Dorene Oliver was sitting just in front of a bank of television cameras at the Pizza Ranch in Indianola, Iowa, when Bush was

JEB’S POLICY
PLAYS

With the pie-in-the-skygoal of sQstained
4% annual economic growth, Bush
has put forward a series of mostly
conventional Republican policy ideas.

HEALTH CARE

Repeal Obamacare and replace it with
tax breaks for individuals to purchase
catastrophic insurance coverage and
block grants to help states serve low-
income people. He would also limit
the amount of tax-free benefits for
employees.

IMMIGRATION

Push comprehensive reform that gives
a path to citizenship for undocumented
immigrants who were brought to the
country as children but not everyone
else. “What do we do with the 11 million
people here? I think the answer is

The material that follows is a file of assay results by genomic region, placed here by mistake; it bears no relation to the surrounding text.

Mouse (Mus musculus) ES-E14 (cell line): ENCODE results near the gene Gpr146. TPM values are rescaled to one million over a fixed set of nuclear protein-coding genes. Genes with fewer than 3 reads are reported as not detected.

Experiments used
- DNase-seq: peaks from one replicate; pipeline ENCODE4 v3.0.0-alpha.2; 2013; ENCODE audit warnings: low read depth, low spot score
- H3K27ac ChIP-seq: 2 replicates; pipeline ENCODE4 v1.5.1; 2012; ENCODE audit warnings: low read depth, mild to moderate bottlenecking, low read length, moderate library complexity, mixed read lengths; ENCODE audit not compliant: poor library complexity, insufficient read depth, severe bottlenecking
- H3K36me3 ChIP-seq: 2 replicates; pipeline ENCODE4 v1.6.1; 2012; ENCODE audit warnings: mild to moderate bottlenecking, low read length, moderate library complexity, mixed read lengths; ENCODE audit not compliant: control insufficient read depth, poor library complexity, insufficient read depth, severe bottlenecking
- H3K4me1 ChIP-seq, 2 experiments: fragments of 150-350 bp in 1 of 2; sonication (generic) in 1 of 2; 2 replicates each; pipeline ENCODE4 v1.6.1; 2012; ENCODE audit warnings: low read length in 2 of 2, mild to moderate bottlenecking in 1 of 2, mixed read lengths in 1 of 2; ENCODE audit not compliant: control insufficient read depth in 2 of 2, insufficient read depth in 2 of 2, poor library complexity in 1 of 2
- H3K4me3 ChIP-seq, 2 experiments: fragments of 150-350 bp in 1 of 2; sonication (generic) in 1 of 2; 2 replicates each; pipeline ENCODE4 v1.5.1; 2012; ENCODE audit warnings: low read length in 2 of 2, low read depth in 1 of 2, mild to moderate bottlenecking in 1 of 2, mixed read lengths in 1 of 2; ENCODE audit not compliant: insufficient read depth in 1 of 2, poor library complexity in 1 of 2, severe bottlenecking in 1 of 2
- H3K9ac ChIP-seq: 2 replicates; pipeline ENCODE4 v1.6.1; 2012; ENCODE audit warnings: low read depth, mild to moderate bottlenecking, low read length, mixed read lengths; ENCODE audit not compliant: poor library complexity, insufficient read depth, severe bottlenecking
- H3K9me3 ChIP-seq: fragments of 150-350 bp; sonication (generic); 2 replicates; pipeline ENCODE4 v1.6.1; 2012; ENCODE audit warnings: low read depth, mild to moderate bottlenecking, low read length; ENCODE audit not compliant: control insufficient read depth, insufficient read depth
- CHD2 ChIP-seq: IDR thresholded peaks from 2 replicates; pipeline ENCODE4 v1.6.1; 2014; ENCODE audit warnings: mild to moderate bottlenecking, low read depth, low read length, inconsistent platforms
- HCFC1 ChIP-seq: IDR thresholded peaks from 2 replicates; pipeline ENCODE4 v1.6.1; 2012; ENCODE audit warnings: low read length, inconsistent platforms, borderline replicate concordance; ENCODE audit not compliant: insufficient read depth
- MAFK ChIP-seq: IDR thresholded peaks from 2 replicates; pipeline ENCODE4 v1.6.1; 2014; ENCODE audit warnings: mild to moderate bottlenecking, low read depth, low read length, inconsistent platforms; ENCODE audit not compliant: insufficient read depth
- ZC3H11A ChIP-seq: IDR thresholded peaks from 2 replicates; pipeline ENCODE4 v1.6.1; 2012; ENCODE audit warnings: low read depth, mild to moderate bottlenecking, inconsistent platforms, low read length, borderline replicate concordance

earned legal status,” he says.

TAX REFORM

Eliminate many deductions and cut
income tax rates, which could reduce
tax revenue by as much as $3.4 trillion
over 10 years.

ENERGY

Approve the Keystone XL pipeline, push
to allow exports of U.S. crude and
natural gas, repeal EPA regulations of
greenhouse gases and reduce other
industry regulations.

asked by a voter to name his biggest mis­take as a leader. Muttering within ear­shot, Oliver, a 56-year-old Ben Carson supporter, quipped, “Not changing your last name.”

Jeb heard the jab and searched the room for the culprit. “Who said that? That’s not a mistake,” Bush responded matter-of-factly. “I’m proud of my family.”

But there is still time for a Bush re­bound. He’s built the largest ground op­eration in New Hampshire and is looking to his formidable super PAC to help re­introduce him to voters over the airwaves. During the Iowa trip, his super PAC re­leased a new ad, featuring Bush’s dis­ruption message, part of a months-long $50 million campaign to define his rec­ord as a government reformer. “He has the record of shaking things up and ac­tually accomplishing something, which is what a lot of the appeal of outsiders is,” said a Right to Rise adviser. The echoes of the slogan that made George W. Bush the nominee in 2000—“Reformer With Results”—are easy to hear.